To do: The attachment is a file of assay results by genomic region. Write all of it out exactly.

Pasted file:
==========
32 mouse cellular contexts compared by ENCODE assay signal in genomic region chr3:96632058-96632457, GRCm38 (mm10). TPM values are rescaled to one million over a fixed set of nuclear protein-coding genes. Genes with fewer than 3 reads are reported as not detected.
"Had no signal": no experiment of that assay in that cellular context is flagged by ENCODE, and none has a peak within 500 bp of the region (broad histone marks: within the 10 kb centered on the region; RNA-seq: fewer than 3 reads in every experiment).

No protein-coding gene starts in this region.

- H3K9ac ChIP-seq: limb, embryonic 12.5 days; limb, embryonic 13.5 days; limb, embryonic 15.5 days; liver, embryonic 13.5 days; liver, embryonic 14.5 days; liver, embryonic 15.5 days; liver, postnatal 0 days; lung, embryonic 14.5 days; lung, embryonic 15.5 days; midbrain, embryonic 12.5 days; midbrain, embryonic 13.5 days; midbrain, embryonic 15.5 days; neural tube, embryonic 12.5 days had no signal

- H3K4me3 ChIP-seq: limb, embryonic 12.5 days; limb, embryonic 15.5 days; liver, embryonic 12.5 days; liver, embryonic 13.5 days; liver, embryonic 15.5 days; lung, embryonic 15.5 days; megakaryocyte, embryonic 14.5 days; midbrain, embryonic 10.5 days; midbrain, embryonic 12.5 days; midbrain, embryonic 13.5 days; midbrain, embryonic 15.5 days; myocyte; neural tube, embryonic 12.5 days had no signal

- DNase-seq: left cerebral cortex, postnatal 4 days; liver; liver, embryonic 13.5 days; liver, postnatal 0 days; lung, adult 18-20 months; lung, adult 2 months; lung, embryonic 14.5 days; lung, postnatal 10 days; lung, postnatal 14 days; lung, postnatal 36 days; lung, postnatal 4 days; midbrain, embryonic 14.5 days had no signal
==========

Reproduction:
32 mouse cellular contexts compared by ENCODE assay signal in genomic region chr3:96632058-96632457, GRCm38 (mm10). TPM values are rescaled to one million over a fixed set of nuclear protein-coding genes. Genes with fewer than 3 reads are reported as not detected.
"Had no signal": no experiment of that assay in that cellular context is flagged by ENCODE, and none has a peak within 500 bp of the region (broad histone marks: within the 10 kb centered on the region; RNA-seq: fewer than 3 reads in every experiment).

No protein-coding gene starts in this region.

- H3K9ac ChIP-seq: limb, embryonic 12.5 days; limb, embryonic 13.5 days; limb, embryonic 15.5 days; liver, embryonic 13.5 days; liver, embryonic 14.5 days; liver, embryonic 15.5 days; liver, postnatal 0 days; lung, embryonic 14.5 days; lung, embryonic 15.5 days; midbrain, embryonic 12.5 days; midbrain, embryonic 13.5 days; midbrain, embryonic 15.5 days; neural tube, embryonic 12.5 days had no signal

- H3K4me3 ChIP-seq: limb, embryonic 12.5 days; limb, embryonic 15.5 days; liver, embryonic 12.5 days; liver, embryonic 13.5 days; liver, embryonic 15.5 days; lung, embryonic 15.5 days; megakaryocyte, embryonic 14.5 days; midbrain, embryonic 10.5 days; midbrain, embryonic 12.5 days; midbrain, embryonic 13.5 days; midbrain, embryonic 15.5 days; myocyte; neural tube, embryonic 12.5 days had no signal

- DNase-seq: left cerebral cortex, postnatal 4 days; liver; liver, embryonic 13.5 days; liver, postnatal 0 days; lung, adult 18-20 months; lung, adult 2 months; lung, embryonic 14.5 days; lung, postnatal 10 days; lung, postnatal 14 days; lung, postnatal 36 days; lung, postnatal 4 days; midbrain, embryonic 14.5 days had no signal